- As for the frying, we are going to choose an oil with a high smoke point, such as extra virgin olive oil, which is the most suitable for frying. We are going to use a wide frying pan where the cachopo fits perfectly without bending, and add enough oil to cover it. The temperature should not be too high so that the cachopo does not burn on the outside and remain raw on the inside. We put the medium fire, and when the oil is hot, fry for 2 or 3 minutes per side.
- Remove and place on absorbent paper to remove excess oil.
Watch the YouTube video to see the cachopo recipe in action.
Helping Video about Cachopo Recipe
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Asturian Cachopo, review of its history
The Asturian cachopo does not have a clear origin. Supposedly it was born in the homes of the Principality to take advantage of the basic ingredients of the cuisine of this region. Specifically, they are two Asturian beef fillets stuffed with ham and cheese and coated in flour, egg, and breadcrumbs. The Asturian cachopo is accompanied by a garnish of potatoes, peppers, mushrooms, asparagus, and other products from the Asturian garden. The combinations are multiple. There are those who prefer to coat them only in egg, others remove the flour. There are those who sew it with strong thread so that it does not open or those who prefer to bread them. Those who accompany them with a large garnish and those who limit themselves to accompanying it with French fries. There is something for everyone.
Let’s go back to the first cachopo that jumped from the stoves of the Asturian kitchens to a restaurant, of course, Asturian. The El Pelayo restaurant, in Oviedo, the family business where the famous chef Fernando Martín began his first steps. Who later won the National Gastronomy Award, was distinguished with a Michelin Star and ran such well-known establishments as the Trascorrales Restaurant, the Bocamar, and the Raitan.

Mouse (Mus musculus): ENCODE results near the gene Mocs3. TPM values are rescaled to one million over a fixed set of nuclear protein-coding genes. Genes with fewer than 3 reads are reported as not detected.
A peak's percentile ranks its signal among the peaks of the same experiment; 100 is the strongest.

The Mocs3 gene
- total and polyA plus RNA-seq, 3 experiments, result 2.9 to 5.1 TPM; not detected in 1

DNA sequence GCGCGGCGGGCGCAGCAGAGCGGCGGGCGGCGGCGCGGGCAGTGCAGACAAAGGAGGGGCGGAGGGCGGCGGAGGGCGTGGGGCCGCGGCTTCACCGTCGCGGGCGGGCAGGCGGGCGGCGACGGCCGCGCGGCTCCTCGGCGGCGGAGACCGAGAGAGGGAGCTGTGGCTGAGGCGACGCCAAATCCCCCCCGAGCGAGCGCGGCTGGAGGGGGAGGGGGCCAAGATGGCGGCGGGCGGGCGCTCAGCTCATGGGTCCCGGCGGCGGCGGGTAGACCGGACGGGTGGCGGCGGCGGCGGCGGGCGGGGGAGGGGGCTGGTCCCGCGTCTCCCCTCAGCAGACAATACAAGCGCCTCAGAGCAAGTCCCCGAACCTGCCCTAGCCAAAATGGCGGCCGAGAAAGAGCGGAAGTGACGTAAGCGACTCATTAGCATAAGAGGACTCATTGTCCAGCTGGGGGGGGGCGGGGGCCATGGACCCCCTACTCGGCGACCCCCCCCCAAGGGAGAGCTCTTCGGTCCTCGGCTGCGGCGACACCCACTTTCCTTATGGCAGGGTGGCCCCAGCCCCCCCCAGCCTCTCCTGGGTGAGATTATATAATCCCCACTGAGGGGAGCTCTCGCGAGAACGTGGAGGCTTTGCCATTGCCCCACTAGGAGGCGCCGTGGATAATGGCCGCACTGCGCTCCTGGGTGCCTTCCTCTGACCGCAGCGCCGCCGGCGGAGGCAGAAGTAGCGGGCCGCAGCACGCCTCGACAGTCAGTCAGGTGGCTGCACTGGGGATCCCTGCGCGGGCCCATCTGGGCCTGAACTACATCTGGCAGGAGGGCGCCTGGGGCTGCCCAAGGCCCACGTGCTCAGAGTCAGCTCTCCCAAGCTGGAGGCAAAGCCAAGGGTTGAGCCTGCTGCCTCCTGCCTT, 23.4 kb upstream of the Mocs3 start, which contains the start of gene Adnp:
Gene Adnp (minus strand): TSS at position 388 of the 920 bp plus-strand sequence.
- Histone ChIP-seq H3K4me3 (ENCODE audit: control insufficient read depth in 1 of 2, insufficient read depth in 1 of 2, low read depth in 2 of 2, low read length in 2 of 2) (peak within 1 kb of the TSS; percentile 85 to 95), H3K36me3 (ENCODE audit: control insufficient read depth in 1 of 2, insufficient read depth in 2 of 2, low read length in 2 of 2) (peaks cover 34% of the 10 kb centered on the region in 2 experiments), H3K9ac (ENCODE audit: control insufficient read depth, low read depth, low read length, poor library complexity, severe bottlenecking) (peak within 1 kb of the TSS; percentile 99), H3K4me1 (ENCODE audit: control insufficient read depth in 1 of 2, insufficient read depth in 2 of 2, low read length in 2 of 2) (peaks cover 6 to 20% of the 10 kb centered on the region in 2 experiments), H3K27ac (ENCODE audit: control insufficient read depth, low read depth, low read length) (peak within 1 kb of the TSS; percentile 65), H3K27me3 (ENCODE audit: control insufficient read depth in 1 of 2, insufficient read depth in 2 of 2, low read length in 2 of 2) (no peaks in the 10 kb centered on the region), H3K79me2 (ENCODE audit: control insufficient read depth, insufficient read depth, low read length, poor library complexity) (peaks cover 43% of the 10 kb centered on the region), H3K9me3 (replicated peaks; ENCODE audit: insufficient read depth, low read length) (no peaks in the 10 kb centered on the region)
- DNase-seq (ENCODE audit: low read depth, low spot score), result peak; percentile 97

In the sixties-seventies of the last century, Martín recovered a recipe from his grandmother, Henerina, and included it in the El Pelayo menu. It was a hearty beef fillet weighing a kilo and a half, stuffed with frixuelo, Serrano ham, York ham, cheese, and asparagus, served with a chicken and rabbit broth sauce.
In addition to El Pelayo, the cachopos also achieved great fame in Asturias, served in the dining room of ‘Los González’, also in Oviedo, and in establishments in the neighboring council. And without going into purism about the ingredients it should contain, what is clear is that the Asturian cachopo has to be large, forceful, and, above all, tasty.
And so it continues to be today, already in the 21st century, when it has jumped the limits of the Principality, and now this stuffed Asturian beef fillet is known and appreciated outside the region. To the point that many people visit the Principality of Asturias with the sole objective of trying the Asturian cachopos. Or gastronomic contests are held around this dish, such as the one organized by the Diario El Comercio to distinguish the Best Cachopo in Asturias.
Another curiosity: its name. ‘Cachopu’ is, in Asturian, the trunk of an old tree that is hollow or rotten inside. Perhaps the name of this stuffed and breaded fillet may be due to its similarity to these old logs, due to its color and size. Although, as in the case of its historical origin, the origin of its name is not clear either.
See another version about cachopo history.
That was the tasty and my Cachopo Recipe. Try this at home today for your kids for the lunch. Do not forget to share your thoughts in the comments section below.